But here is the essential fact I want to emphasize and have you think about today: The Fed could not monetize the debt if the debt were not being created by Congress in the first place. The Fed does not create government debt; Congress does. Deficits and the unfunded liabilities of Medicare and Social Security are not created by the Federal Reserve; they are the legacy of Congress. The Fed does not earmark taxpayer money for pet projects in local communities that taxpayers themselves would never countenance; only the Congress does that. The Congress and administration play the dominant role in creating the regulatory environment that incentivizes or discourages job creation. It seems to me that those lawmakers who advocate Ending the Fed might better turn their considerable talents toward ending the fiscal debacle that has for too long run amuck within their own house.--Dallas Fed president Richard Fisher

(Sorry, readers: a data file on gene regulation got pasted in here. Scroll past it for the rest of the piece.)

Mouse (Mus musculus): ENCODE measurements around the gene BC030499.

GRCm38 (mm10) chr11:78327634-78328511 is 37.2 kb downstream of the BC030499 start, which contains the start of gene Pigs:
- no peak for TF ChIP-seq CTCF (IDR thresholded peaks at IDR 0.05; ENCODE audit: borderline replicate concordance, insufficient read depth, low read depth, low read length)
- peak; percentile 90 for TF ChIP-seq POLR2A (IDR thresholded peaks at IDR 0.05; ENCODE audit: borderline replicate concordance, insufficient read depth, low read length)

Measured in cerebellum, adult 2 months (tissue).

I have described my philosophy as "Libertarian, but without the crazy stuff." Libertarians are for personal freedom, small government, and a defensive-sized military. That sounds good to me. But I think a better objective is something along the lines of maximizing the public's long term happiness. So while a libertarian might favor allowing his suburban neighbor to operate a bazooka firing range in his back yard, I'd be against that, even if it required a slightly larger government to prevent it. Furthermore, I believe that if you identify with any political group or philosophy that has a name, you are far more susceptible to confirmation bias than someone who doesn't. And as a general rule, I don't trust anyone with a strong opinion on a complicated topic. On the topic of the U.S. budget, my current suspicion is that the problem has grown so large that there is no practical way to eliminate the deficit by cuts alone, without making things worse. But I assure you that I want to be wrong because being right means my taxes will go up substantially.--Scott Adams